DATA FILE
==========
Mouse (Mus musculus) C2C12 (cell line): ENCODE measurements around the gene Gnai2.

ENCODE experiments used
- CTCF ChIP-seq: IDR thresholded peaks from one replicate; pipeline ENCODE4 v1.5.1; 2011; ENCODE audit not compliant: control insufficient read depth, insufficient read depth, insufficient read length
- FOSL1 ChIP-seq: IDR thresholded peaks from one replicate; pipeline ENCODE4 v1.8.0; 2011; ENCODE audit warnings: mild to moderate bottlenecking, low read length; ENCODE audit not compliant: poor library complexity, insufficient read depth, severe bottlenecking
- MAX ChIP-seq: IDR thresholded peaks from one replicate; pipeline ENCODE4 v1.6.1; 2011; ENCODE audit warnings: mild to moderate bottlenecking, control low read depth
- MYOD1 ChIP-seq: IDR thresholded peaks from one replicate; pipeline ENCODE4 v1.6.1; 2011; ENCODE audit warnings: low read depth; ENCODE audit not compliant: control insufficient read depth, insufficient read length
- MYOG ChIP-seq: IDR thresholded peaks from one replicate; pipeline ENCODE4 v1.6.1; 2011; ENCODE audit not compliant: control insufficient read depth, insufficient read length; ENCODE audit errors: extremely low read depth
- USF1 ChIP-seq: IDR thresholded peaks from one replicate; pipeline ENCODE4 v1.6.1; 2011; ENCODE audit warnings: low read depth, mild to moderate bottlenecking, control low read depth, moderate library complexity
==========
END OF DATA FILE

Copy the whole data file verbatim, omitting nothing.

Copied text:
Mouse (Mus musculus) C2C12 (cell line): ENCODE measurements around the gene Gnai2.

ENCODE experiments used
- CTCF ChIP-seq: IDR thresholded peaks from one replicate; pipeline ENCODE4 v1.5.1; 2011; ENCODE audit not compliant: control insufficient read depth, insufficient read depth, insufficient read length
- FOSL1 ChIP-seq: IDR thresholded peaks from one replicate; pipeline ENCODE4 v1.8.0; 2011; ENCODE audit warnings: mild to moderate bottlenecking, low read length; ENCODE audit not compliant: poor library complexity, insufficient read depth, severe bottlenecking
- MAX ChIP-seq: IDR thresholded peaks from one replicate; pipeline ENCODE4 v1.6.1; 2011; ENCODE audit warnings: mild to moderate bottlenecking, control low read depth
- MYOD1 ChIP-seq: IDR thresholded peaks from one replicate; pipeline ENCODE4 v1.6.1; 2011; ENCODE audit warnings: low read depth; ENCODE audit not compliant: control insufficient read depth, insufficient read length
- MYOG ChIP-seq: IDR thresholded peaks from one replicate; pipeline ENCODE4 v1.6.1; 2011; ENCODE audit not compliant: control insufficient read depth, insufficient read length; ENCODE audit errors: extremely low read depth
- USF1 ChIP-seq: IDR thresholded peaks from one replicate; pipeline ENCODE4 v1.6.1; 2011; ENCODE audit warnings: low read depth, mild to moderate bottlenecking, control low read depth, moderate library complexity